Economic exploitation and massive poverty are clearly motivating forces behind the rebellions. These affect the great majority of the rebellious masses. Their demands will increasingly come to the fore, to the extent that bourgeois democracy is won on the ground. We can expect that to the extent that the rebellions are successful, there will be a growing differentiation between the classes and sections of the classes, which will be expressed in different political formations. Probably we will see Islamist parties. Petty bourgeois revolutionary parties. Parties reflecting the interests of the military and the old regime. Bourgeois democratic parties. And, we can hope, workers’ parties. The interests of the different classes will probably find incomplete and muddled expressions at first.
The degree of capitalist development is different in each of these countries, and has been distorted by imperialism. Thus the objective strengths of the different classes are different from country to country. In Egypt the employed working class has been fighting for some time now, organising under the dictatorship. It seems to have played a more decisive role there than elsewhere. We should learn more about the class structure in each country. Egypt may come to the fore as the leader because of the weight of its workers.
As this political differentiation develops, we will be able to see which parties and programs we support or partially support in the class struggle. We will also see which political forces we oppose. But right now to demand programmatic clarity of the rebellions to determine our degree of support to them is premature (the conditions have not yet matured) and is in fact reactionary as it plays into the hands of the dictatorships and monarchies.
The battle has been joined between the millions of the Arab masses versus the current regimes. The outcome of this battle, whether victorious everywhere, in most of these countries, in some, or defeated outright will determine whether or not, or to what extent, the struggle will enter a higher phase. The stakes are high, and we should throw our efforts into winning this battle which has already been joined in bloody conflict as our immediate task. Bourgeois democracy has not yet been consolidated anywhere, and that is the first objective.
Part of this immediate task is to oppose imperialism, which is seeking to re-impose as much control as it can in the face of the uprising. Its methods of doing so include the spectrum of supporting repression of the masses on over to trying to coopt them. More exactly, imperialism’s tactics are a combination of both and are being used simultaneously.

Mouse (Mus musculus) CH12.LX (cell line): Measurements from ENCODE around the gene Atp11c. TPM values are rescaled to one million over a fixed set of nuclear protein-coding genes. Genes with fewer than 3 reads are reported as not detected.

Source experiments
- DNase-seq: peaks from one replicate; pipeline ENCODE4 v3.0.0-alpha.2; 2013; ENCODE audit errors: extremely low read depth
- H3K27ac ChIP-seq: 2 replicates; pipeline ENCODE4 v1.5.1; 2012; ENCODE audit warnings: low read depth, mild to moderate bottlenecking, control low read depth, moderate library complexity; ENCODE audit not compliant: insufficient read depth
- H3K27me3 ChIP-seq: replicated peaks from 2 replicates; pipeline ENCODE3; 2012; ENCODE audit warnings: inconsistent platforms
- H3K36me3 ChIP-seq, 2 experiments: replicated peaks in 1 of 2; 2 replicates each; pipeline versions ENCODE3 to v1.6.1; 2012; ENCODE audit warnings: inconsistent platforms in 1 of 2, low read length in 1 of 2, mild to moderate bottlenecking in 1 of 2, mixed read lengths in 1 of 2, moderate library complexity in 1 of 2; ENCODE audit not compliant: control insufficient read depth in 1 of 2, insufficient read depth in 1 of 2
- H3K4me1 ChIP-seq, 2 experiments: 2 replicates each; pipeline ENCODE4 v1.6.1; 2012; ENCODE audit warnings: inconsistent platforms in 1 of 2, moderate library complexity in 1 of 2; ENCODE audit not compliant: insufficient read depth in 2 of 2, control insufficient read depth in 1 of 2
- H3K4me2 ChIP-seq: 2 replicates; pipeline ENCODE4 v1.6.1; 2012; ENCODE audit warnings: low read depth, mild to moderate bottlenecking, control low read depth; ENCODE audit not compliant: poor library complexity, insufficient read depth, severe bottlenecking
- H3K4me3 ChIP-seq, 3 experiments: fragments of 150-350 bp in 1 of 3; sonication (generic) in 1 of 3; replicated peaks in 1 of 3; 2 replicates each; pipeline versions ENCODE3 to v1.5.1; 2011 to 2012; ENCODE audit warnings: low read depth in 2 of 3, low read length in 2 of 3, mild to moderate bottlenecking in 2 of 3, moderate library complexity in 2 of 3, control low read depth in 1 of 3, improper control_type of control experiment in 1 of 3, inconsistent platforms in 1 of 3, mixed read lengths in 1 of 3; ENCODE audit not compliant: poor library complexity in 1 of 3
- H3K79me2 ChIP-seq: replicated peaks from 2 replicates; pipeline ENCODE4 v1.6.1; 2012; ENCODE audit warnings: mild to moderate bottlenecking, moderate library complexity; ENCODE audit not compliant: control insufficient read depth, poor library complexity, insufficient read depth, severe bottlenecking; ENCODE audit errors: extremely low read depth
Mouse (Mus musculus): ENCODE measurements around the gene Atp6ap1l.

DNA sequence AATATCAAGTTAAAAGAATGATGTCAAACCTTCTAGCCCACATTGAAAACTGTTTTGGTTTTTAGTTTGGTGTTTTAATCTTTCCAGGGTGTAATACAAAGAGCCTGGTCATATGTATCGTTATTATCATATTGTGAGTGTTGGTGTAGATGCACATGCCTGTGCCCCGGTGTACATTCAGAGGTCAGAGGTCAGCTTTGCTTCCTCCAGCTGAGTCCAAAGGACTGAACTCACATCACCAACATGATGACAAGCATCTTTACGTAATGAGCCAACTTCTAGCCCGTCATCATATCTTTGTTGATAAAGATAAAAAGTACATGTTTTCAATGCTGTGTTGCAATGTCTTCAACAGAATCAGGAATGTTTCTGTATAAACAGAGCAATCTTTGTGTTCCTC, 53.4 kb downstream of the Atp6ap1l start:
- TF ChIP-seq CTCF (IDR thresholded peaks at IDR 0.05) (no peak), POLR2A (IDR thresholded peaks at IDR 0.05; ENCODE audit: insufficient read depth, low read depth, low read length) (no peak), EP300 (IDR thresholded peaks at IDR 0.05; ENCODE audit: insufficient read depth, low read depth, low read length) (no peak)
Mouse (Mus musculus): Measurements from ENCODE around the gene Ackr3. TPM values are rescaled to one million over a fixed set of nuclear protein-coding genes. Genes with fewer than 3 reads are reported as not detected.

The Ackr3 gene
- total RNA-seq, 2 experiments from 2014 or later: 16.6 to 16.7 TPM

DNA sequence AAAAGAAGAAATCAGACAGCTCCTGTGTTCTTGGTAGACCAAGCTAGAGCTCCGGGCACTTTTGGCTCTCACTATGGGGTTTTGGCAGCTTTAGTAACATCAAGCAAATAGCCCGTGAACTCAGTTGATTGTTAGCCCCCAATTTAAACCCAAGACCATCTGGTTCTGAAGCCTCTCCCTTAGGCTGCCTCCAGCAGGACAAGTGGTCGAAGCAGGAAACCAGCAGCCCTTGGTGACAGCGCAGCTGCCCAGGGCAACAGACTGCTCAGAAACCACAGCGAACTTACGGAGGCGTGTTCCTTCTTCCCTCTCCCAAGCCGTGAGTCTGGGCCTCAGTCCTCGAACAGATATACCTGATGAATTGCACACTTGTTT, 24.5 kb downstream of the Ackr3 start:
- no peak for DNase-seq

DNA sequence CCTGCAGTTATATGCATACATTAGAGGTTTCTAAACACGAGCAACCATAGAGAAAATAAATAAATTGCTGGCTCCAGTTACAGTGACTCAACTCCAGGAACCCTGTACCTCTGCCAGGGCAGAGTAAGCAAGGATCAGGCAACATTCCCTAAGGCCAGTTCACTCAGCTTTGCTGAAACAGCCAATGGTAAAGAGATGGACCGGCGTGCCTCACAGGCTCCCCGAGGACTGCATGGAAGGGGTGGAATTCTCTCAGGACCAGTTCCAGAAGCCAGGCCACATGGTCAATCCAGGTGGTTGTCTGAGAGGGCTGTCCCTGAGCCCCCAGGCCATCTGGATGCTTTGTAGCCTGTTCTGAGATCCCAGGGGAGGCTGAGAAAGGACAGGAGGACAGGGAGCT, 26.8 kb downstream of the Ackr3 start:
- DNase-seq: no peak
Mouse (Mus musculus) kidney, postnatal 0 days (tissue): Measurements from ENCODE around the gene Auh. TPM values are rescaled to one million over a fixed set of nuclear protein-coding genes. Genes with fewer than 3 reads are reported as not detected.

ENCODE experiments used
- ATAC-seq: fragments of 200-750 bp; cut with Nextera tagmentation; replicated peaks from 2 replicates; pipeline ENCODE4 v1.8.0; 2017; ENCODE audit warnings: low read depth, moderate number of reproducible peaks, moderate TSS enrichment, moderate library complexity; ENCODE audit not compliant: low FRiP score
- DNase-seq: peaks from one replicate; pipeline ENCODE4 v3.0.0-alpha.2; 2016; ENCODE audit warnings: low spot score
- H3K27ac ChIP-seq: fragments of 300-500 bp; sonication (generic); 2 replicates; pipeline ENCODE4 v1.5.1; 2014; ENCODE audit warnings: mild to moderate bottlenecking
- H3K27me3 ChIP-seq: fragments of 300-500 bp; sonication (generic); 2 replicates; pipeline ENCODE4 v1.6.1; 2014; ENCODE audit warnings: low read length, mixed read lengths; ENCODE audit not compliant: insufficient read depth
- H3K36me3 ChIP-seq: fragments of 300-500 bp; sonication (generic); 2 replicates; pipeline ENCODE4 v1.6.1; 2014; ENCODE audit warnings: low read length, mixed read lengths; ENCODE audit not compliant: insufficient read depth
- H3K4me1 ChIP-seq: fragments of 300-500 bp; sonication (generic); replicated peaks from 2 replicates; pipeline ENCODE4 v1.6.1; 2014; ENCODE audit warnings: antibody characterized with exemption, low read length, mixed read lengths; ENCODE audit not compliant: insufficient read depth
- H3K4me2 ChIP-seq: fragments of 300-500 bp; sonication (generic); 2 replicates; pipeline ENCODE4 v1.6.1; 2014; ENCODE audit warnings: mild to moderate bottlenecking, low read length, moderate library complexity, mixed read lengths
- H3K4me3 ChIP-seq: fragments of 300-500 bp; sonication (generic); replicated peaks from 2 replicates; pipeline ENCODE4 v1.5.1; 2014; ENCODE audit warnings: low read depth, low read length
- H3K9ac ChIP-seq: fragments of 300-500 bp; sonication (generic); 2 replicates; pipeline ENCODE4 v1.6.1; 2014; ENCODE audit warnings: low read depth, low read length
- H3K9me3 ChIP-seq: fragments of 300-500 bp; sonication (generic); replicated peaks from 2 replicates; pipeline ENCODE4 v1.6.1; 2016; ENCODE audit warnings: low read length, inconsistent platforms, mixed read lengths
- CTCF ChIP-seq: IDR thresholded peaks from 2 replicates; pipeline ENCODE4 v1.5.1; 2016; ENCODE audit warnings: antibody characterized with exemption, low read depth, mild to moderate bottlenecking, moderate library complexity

In this regard it is useful to go back a few months to the beginning of the uprising. When it began in Tunisia, European and US imperialisms were alarmed, and sought to preserve the president and his regime. France, with close ties to the regime, paid a big political price as the uprising grew.
When it spread to Egypt, a key country for the US, the reaction was steadfast support of Mubarak. Secretary of State Clinton lauded the “stability” of his regime. As the rebellion grew, Mubarak attempted extreme violence to quell it, attacking with his political police, a huge apparatus. Hundreds were killed. Washington watched and waited, hoping this would succeed. When it did not, Obama sent his personal envoy to meet with Mubarak, who returned and said on all the TV networks that the US must back Mubarak at all costs. Obama held steadfast, rejecting calls for Mubarak’s ouster. Encouraged, Mubarak went on TV to state he would stay in power, although he wouldn’t run again in the rigged elections. The masses responded with deep anger, and the next day threatened wider attacks on symbols of the regime. US defence secretary Gates had been in close touch throughout with the regime’s top generals, who that day forced Mubarak out and set up themselves as an interim government with the full backing of the US.
Why didn’t the Egyptian generals resort to using the army to crush the masses? Of course, they would have paid a big political price to do so, as would have Washington. But I suspect that an important reason was that the Egyptian army is a conscript army, and the US and Egyptian generals feared it would split if it were used to attack the people. We had already seen many reports of fraternisation between the conscript soldiers and the demonstrators. The young soldiers had many ties to the population from which they came, and had always thought they would go back to civilian life among the people.